However, it’s helpful to think of charging an EV as more like charging your phone than fueling up a gas-powered vehicle. Most people charge their phone every day, or whenever convenient, instead of waiting for the battery to die, and you can treat the battery in your EV the same way.

If you install a level one or level two charger at home, you can easily top up your EV batteries overnight, even if you have a long commute or drive your vehicle a lot during the day for any other reason.

A level one charger is sufficient if you use your vehicle primarily for short errands, while a 19.2kW level two charger will take even a massive 100kWh battery from empty to full in less than six hours. That means you could theoretically have a round-trip commute of over 200 miles each day and still top up the battery in your garage overnight.

If you can’t install a charger at home, and one isn’t available where you work, then it becomes necessary to think of charging your EV in the same terms as fueling a gas-powered vehicle.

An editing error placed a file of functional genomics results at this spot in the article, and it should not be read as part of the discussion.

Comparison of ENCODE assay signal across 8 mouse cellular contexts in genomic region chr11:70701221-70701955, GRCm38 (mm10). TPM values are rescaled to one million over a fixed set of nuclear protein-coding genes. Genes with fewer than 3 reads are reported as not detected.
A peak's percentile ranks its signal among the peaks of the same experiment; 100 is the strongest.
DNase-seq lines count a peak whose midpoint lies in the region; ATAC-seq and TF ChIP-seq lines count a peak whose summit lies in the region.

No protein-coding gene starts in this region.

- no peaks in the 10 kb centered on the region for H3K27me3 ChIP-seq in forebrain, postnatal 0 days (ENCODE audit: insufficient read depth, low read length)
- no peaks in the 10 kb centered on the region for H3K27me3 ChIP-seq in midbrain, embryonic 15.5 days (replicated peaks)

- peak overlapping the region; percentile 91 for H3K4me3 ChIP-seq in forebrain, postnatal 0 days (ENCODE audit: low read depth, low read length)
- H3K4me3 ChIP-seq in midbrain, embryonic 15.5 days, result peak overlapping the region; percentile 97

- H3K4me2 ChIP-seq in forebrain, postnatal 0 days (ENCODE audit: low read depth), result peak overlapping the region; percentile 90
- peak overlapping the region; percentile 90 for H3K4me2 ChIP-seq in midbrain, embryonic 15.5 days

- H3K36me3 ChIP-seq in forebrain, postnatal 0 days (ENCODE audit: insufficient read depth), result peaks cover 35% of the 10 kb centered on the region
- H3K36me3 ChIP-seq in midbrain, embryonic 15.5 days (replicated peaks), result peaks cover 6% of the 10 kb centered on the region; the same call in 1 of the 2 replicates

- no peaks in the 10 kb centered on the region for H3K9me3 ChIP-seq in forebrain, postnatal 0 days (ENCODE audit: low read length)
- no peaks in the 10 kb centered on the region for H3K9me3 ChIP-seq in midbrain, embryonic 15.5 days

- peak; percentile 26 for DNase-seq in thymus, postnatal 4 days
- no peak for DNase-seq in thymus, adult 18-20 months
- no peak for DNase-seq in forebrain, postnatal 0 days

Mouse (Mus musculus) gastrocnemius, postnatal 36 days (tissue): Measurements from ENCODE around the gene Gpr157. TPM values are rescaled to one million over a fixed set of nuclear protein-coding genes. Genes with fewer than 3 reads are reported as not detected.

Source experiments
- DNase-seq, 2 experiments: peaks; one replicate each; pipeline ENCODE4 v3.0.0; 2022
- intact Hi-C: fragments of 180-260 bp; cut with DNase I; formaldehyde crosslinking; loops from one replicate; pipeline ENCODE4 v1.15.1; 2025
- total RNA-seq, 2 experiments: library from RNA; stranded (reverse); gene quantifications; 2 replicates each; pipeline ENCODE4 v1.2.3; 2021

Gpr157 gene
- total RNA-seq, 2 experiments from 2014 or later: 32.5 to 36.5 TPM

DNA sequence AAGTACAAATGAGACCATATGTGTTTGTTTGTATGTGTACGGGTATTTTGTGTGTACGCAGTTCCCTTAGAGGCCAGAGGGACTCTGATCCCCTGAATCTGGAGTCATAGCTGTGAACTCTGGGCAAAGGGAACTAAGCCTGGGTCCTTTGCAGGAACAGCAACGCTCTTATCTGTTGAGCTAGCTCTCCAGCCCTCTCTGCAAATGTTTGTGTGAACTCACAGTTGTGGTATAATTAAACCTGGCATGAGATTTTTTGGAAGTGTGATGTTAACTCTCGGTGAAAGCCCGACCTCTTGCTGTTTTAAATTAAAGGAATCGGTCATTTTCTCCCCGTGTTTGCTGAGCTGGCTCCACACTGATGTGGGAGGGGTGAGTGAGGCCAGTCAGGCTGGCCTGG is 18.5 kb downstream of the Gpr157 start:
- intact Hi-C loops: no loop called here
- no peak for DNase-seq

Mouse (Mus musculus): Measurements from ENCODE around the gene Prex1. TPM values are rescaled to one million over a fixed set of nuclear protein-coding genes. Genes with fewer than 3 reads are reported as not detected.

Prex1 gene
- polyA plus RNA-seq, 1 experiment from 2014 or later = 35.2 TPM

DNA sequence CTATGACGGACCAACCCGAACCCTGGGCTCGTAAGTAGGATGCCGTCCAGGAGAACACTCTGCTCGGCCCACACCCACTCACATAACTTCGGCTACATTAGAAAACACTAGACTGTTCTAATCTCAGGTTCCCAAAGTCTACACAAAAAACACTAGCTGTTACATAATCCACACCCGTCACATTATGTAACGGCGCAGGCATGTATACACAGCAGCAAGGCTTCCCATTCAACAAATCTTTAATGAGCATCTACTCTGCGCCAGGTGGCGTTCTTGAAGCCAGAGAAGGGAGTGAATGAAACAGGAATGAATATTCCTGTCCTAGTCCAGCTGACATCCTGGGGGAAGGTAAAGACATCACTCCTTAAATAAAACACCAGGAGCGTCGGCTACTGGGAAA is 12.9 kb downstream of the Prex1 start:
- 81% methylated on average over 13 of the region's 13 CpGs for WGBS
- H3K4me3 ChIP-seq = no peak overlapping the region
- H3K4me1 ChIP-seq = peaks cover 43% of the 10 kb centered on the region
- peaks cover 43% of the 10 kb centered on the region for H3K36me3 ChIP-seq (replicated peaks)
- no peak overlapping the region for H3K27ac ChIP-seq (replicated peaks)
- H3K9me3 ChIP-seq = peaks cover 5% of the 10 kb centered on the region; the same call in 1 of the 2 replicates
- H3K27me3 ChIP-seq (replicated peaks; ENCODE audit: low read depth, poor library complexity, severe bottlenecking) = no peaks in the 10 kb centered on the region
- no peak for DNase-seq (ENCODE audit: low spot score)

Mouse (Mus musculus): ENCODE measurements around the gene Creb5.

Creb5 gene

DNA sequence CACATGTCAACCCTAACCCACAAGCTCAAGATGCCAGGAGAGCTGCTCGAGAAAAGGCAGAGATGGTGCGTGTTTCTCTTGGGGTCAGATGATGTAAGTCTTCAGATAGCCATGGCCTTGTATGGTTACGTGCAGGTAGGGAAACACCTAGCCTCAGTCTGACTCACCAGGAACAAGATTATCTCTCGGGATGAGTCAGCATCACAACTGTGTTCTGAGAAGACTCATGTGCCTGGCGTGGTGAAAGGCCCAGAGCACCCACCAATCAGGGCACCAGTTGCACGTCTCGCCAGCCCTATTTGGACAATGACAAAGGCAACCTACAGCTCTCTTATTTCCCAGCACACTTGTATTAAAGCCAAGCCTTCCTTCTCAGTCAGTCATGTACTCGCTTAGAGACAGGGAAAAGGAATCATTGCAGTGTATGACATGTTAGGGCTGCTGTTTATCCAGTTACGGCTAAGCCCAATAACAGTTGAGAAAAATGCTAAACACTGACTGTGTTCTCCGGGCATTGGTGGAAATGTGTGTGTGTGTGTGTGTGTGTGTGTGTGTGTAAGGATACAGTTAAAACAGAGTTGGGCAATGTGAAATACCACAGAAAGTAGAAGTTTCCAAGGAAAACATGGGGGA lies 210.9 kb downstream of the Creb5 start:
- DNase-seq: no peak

Let’s say you have a daily commute that’s a bit over the average at 40 miles round trip, and you drive a vehicle that consumes 300wH per mile. That would add up to 60kWh of juice in a five-day workweek.

If your vehicle can handle a maximum charge of 50kW, you’d find yourself waiting about one hour and 20 minutes each week to charge up. On the other hand, if you opted for a vehicle that could accept a charge of 350kW, you could top up in a little over 10 minutes.

The Convenience of Charging Electric Vehicles

Charging an electric vehicle takes longer than fueling a gas-powered vehicle, but it’s far more convenient if you’re in a position to install a charger at home. Even if you have a long commute, you can easily charge a big EV battery to full overnight with a level-two charger.

Fast charging stations help make charging a little more convenient if you can’t have a charger at home, but you don’t want to choose a vehicle with a low charging power if you have a long daily commute.

If you match the battery capacity and charging power to your driving style and needs, then charging an EV doesn’t have to provide that much inconvenience, even if you have a long commute and can’t have a charger at home.